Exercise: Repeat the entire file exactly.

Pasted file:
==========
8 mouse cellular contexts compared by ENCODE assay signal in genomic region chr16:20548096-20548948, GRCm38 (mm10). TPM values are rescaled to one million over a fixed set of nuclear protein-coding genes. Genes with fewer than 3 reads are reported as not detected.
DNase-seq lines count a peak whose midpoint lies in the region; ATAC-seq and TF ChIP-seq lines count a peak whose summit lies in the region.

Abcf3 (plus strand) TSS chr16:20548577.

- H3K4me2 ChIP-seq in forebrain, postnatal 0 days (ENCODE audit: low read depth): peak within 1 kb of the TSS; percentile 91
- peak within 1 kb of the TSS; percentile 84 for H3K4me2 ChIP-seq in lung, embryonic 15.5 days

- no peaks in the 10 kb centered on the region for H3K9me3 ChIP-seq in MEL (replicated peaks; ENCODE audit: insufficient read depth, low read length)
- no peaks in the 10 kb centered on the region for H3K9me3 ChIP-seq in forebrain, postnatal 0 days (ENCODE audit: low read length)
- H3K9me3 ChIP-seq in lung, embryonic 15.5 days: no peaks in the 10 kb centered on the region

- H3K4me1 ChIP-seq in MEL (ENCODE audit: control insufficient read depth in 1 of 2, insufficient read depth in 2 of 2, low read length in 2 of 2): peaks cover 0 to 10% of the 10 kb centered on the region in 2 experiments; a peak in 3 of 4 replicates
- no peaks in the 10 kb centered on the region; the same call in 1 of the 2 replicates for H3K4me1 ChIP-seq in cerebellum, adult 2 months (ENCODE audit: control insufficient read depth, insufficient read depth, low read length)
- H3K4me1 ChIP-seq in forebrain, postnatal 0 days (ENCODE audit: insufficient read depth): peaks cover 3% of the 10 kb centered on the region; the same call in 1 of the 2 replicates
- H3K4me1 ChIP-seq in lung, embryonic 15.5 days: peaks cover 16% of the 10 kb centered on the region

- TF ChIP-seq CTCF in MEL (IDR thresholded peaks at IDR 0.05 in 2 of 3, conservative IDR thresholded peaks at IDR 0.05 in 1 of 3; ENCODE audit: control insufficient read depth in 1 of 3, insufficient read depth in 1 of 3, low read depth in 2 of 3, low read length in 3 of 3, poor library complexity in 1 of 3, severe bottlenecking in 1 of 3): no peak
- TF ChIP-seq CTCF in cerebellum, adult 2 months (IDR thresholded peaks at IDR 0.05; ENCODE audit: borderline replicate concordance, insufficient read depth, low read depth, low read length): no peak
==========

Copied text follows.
8 mouse cellular contexts compared by ENCODE assay signal in genomic region chr16:20548096-20548948, GRCm38 (mm10). TPM values are rescaled to one million over a fixed set of nuclear protein-coding genes. Genes with fewer than 3 reads are reported as not detected.
DNase-seq lines count a peak whose midpoint lies in the region; ATAC-seq and TF ChIP-seq lines count a peak whose summit lies in the region.

Abcf3 (plus strand) TSS chr16:20548577.

- H3K4me2 ChIP-seq in forebrain, postnatal 0 days (ENCODE audit: low read depth): peak within 1 kb of the TSS; percentile 91
- peak within 1 kb of the TSS; percentile 84 for H3K4me2 ChIP-seq in lung, embryonic 15.5 days

- no peaks in the 10 kb centered on the region for H3K9me3 ChIP-seq in MEL (replicated peaks; ENCODE audit: insufficient read depth, low read length)
- no peaks in the 10 kb centered on the region for H3K9me3 ChIP-seq in forebrain, postnatal 0 days (ENCODE audit: low read length)
- H3K9me3 ChIP-seq in lung, embryonic 15.5 days: no peaks in the 10 kb centered on the region

- H3K4me1 ChIP-seq in MEL (ENCODE audit: control insufficient read depth in 1 of 2, insufficient read depth in 2 of 2, low read length in 2 of 2): peaks cover 0 to 10% of the 10 kb centered on the region in 2 experiments; a peak in 3 of 4 replicates
- no peaks in the 10 kb centered on the region; the same call in 1 of the 2 replicates for H3K4me1 ChIP-seq in cerebellum, adult 2 months (ENCODE audit: control insufficient read depth, insufficient read depth, low read length)
- H3K4me1 ChIP-seq in forebrain, postnatal 0 days (ENCODE audit: insufficient read depth): peaks cover 3% of the 10 kb centered on the region; the same call in 1 of the 2 replicates
- H3K4me1 ChIP-seq in lung, embryonic 15.5 days: peaks cover 16% of the 10 kb centered on the region

- TF ChIP-seq CTCF in MEL (IDR thresholded peaks at IDR 0.05 in 2 of 3, conservative IDR thresholded peaks at IDR 0.05 in 1 of 3; ENCODE audit: control insufficient read depth in 1 of 3, insufficient read depth in 1 of 3, low read depth in 2 of 3, low read length in 3 of 3, poor library complexity in 1 of 3, severe bottlenecking in 1 of 3): no peak
- TF ChIP-seq CTCF in cerebellum, adult 2 months (IDR thresholded peaks at IDR 0.05; ENCODE audit: borderline replicate concordance, insufficient read depth, low read depth, low read length): no peak